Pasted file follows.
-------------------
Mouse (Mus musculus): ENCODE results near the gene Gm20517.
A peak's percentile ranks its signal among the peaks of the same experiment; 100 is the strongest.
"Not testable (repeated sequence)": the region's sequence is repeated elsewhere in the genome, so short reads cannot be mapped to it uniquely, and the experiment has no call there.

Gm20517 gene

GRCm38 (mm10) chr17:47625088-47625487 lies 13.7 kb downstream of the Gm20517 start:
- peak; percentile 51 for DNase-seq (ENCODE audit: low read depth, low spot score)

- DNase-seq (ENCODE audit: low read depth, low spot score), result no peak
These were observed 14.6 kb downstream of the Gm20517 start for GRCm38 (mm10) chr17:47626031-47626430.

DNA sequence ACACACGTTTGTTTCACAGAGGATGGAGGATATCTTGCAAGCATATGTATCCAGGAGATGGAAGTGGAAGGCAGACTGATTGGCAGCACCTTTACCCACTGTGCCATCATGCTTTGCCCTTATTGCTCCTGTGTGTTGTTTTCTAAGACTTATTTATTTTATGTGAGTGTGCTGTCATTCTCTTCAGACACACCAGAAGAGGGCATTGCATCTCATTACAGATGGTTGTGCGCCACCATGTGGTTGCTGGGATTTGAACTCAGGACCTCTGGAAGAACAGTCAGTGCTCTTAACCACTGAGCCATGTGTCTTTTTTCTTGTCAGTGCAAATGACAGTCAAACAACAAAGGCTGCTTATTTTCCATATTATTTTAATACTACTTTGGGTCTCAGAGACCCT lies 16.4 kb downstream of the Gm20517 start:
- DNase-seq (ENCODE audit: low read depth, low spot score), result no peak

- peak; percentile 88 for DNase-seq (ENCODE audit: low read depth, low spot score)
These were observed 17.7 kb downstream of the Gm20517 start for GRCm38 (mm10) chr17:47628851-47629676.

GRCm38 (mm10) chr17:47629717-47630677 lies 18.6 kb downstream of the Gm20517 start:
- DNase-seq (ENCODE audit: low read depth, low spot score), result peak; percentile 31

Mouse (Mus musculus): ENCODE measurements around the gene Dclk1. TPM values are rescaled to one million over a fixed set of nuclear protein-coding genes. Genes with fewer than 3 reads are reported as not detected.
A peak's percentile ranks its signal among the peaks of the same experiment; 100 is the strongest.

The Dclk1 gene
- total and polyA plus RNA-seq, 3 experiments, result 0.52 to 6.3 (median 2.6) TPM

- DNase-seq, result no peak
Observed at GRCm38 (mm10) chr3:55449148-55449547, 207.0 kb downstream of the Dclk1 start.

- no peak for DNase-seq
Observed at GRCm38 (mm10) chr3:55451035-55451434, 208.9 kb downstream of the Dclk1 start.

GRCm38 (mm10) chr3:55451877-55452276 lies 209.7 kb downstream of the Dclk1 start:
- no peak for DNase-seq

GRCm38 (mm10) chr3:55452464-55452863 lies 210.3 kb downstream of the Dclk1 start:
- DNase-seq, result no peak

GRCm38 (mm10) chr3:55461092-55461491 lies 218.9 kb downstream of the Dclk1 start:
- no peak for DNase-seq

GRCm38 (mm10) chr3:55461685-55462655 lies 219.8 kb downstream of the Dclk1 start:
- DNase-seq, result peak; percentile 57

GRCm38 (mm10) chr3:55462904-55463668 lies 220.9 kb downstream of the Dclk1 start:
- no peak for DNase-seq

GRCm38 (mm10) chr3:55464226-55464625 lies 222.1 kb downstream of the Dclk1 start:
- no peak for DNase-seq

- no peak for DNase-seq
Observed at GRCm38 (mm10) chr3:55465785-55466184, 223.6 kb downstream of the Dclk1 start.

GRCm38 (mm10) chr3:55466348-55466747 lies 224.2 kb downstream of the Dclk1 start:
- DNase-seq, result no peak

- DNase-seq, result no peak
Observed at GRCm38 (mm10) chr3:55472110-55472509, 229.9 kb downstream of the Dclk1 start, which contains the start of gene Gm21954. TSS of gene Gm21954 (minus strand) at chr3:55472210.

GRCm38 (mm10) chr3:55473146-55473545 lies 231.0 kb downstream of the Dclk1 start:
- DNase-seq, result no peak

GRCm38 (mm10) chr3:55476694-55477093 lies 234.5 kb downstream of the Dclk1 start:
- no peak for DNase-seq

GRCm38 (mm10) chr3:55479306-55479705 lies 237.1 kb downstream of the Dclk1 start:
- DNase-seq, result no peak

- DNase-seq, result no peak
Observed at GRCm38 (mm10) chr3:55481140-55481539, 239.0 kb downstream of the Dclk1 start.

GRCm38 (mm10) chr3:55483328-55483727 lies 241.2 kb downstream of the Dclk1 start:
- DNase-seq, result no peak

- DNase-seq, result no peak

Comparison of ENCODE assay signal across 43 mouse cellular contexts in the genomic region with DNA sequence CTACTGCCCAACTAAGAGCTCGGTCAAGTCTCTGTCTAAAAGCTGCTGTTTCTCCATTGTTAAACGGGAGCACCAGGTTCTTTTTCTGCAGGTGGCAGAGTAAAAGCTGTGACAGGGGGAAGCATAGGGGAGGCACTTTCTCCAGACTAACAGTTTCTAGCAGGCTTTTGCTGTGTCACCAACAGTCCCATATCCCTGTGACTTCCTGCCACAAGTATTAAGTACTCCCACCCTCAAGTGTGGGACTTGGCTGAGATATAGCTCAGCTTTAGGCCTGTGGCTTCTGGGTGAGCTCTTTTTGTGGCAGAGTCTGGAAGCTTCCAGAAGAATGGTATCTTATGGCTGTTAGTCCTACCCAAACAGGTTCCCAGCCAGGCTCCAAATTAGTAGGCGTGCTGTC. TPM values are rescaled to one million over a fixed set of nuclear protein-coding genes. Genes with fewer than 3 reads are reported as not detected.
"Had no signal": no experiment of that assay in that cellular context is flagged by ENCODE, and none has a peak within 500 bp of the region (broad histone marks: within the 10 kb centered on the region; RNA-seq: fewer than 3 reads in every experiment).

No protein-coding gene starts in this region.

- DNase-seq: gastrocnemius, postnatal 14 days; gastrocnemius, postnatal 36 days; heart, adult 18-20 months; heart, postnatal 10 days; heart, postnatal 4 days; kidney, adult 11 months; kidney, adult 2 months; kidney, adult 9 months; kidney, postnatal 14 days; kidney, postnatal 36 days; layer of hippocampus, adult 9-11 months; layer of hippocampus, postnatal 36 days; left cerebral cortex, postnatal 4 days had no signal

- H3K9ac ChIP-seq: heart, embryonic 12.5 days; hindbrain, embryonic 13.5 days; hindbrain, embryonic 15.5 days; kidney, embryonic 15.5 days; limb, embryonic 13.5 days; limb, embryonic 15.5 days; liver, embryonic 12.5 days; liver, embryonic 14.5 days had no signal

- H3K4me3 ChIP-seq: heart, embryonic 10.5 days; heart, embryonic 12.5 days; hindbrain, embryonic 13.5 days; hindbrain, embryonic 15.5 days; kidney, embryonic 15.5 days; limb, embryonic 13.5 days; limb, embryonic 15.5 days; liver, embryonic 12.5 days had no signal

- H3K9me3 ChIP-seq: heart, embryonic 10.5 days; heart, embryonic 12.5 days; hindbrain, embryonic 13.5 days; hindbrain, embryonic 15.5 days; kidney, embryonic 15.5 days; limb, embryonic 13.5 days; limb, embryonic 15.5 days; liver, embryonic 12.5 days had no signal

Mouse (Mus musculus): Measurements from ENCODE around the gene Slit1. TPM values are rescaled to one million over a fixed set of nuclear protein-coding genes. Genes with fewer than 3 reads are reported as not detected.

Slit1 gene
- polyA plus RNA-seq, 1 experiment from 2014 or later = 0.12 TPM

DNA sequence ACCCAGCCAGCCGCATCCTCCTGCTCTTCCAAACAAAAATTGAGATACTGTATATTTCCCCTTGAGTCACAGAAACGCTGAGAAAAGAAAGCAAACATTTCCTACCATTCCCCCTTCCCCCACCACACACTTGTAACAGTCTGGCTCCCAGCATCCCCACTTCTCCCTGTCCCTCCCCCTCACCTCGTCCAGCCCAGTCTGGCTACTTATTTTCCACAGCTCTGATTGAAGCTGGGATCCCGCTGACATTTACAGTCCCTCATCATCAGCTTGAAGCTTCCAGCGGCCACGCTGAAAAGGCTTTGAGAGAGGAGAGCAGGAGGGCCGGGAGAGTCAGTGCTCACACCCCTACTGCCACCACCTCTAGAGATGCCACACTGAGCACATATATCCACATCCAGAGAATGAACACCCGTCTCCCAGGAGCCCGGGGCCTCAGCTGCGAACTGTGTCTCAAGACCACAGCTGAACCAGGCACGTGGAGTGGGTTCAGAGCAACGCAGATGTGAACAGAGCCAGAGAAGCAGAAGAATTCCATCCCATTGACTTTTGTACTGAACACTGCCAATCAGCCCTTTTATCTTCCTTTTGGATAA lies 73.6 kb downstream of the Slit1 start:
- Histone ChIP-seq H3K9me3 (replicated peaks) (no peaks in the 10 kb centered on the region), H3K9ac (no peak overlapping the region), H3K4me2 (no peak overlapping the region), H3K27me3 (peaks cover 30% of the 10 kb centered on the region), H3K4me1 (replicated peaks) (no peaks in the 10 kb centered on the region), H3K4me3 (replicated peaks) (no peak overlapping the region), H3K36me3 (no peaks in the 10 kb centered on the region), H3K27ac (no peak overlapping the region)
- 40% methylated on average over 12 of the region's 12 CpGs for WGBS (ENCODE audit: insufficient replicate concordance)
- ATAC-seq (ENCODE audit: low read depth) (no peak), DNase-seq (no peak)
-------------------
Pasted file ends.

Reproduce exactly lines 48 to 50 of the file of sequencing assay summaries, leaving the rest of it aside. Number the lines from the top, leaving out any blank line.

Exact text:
Observed at GRCm38 (mm10) chr3:55481140-55481539, 239.0 kb downstream of the Dclk1 start.

GRCm38 (mm10) chr3:55483328-55483727 lies 241.2 kb downstream of the Dclk1 start:
- DNase-seq, result no peak